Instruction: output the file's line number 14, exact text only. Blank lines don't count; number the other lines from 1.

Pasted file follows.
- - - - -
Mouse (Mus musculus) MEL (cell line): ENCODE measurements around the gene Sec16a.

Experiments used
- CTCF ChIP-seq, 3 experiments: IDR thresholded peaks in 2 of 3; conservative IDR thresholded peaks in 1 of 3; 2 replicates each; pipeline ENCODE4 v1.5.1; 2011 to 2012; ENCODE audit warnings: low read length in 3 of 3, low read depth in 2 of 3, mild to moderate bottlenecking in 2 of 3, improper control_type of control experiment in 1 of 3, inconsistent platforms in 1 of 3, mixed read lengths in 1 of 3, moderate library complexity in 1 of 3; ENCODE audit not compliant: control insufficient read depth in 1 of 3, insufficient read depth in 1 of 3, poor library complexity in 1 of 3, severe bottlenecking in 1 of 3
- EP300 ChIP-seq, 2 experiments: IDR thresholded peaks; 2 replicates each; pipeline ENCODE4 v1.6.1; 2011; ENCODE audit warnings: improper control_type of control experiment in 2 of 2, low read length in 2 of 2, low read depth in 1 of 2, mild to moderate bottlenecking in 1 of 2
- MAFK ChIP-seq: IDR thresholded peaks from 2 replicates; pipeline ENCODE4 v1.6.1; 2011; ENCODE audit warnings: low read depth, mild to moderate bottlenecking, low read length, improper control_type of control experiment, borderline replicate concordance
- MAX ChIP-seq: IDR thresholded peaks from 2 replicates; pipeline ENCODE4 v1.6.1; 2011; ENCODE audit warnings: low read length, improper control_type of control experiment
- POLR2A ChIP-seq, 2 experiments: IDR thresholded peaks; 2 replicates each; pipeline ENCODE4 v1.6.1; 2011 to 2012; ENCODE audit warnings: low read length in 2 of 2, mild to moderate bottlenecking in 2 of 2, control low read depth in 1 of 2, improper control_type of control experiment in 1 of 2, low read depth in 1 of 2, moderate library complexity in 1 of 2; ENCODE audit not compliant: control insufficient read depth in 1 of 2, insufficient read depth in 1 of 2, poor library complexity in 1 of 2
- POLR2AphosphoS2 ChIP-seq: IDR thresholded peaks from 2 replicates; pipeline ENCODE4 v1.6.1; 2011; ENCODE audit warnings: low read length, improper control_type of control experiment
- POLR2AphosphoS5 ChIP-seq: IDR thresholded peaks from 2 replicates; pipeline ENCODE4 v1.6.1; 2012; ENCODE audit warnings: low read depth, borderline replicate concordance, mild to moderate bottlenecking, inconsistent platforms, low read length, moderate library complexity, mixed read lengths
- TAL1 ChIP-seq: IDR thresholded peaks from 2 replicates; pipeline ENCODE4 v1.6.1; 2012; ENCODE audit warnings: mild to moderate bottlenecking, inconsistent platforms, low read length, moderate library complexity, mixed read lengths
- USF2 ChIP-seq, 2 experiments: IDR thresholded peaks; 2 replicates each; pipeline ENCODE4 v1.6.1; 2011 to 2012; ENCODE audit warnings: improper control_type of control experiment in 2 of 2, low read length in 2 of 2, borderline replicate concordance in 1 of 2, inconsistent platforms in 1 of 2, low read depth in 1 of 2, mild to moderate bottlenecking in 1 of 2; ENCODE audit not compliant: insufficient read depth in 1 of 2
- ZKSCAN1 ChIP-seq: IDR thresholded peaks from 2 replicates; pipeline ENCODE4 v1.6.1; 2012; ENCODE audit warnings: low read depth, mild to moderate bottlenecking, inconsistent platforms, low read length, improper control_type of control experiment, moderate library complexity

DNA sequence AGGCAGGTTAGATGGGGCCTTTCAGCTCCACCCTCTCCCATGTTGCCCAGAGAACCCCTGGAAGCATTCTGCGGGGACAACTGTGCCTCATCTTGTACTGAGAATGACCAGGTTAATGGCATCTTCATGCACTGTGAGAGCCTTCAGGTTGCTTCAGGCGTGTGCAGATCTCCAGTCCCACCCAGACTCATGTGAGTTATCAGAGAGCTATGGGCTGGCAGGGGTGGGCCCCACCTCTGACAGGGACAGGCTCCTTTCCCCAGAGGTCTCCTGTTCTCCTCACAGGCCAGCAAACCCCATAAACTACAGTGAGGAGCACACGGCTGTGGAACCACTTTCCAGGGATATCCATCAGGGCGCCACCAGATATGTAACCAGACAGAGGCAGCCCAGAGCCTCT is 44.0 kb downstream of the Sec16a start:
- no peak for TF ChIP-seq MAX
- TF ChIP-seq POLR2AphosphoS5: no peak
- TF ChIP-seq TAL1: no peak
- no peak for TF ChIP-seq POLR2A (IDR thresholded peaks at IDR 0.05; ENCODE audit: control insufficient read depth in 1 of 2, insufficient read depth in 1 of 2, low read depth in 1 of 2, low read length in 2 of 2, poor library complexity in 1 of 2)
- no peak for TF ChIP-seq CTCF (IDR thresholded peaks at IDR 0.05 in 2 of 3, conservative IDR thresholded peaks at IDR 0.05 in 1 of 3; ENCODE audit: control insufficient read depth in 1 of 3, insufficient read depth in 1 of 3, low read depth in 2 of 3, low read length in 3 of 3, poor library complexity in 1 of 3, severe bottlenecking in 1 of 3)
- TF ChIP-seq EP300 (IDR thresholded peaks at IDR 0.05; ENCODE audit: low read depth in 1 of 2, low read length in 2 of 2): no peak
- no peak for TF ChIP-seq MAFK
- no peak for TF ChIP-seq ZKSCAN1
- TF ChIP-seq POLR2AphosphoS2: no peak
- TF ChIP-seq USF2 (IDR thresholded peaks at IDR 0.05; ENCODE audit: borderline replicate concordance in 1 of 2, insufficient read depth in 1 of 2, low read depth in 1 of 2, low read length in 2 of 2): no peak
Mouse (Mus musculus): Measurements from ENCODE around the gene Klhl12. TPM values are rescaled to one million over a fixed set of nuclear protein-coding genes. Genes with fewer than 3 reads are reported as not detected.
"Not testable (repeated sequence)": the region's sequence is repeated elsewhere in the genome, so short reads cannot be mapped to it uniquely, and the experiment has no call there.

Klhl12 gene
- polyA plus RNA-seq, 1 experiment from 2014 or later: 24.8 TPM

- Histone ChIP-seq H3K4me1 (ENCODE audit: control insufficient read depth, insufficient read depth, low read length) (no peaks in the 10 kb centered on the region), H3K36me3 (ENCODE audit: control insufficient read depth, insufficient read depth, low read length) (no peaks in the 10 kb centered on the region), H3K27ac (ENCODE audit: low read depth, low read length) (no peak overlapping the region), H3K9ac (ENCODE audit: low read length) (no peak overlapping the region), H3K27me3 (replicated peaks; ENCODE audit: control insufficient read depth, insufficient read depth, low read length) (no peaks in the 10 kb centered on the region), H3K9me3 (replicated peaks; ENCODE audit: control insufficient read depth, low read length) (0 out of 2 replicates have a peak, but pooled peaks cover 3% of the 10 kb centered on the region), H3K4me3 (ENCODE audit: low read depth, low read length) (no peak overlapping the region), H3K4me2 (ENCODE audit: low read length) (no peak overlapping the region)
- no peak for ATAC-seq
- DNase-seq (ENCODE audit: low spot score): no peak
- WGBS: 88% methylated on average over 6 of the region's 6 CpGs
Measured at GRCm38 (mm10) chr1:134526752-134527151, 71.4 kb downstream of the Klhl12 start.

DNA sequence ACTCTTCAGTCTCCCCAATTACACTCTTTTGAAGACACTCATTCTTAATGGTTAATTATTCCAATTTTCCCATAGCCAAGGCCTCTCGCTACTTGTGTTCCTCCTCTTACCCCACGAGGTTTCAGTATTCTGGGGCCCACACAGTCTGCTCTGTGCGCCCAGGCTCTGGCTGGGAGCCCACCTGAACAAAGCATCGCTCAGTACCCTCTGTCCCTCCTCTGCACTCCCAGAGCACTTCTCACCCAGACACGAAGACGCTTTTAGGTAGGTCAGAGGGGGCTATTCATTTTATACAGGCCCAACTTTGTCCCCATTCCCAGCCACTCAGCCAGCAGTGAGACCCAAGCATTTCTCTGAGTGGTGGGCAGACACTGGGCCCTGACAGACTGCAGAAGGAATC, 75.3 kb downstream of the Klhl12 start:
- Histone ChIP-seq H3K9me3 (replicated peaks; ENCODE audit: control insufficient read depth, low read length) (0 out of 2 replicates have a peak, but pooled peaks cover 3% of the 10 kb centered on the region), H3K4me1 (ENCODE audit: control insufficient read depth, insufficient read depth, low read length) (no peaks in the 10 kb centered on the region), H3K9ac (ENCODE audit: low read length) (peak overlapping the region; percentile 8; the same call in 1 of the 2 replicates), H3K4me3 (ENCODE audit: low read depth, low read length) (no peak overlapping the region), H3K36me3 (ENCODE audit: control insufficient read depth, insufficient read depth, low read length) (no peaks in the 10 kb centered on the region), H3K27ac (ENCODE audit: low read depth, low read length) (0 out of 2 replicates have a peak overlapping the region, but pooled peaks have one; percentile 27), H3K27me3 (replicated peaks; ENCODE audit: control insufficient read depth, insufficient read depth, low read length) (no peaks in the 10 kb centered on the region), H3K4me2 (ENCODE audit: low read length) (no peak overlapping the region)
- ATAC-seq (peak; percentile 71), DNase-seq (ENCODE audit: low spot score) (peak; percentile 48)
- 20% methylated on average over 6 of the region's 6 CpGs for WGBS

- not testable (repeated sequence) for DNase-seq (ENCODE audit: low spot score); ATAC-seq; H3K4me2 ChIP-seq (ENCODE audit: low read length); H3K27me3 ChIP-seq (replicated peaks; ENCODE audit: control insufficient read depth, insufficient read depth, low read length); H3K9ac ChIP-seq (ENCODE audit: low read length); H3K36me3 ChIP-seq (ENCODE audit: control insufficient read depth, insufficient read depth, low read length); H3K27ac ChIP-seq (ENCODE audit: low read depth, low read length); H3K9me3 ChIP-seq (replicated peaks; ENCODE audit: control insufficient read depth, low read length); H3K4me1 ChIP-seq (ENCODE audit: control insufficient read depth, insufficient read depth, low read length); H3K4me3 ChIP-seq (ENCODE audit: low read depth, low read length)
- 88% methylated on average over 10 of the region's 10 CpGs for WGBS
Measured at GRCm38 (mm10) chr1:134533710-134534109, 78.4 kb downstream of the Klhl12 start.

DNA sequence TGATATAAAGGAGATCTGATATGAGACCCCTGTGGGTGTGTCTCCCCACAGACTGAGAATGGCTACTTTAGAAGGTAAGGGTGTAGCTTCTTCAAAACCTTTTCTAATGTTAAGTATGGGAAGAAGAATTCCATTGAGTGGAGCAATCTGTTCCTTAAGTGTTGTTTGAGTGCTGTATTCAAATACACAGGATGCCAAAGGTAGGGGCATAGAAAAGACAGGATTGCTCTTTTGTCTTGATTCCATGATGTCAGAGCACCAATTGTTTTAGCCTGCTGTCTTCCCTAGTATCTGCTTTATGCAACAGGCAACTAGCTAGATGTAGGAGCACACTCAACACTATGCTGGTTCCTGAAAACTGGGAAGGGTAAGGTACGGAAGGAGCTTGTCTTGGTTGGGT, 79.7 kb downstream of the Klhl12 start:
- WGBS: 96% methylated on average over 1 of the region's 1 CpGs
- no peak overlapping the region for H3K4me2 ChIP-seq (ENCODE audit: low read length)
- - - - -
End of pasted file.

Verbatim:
- no peak for TF ChIP-seq MAX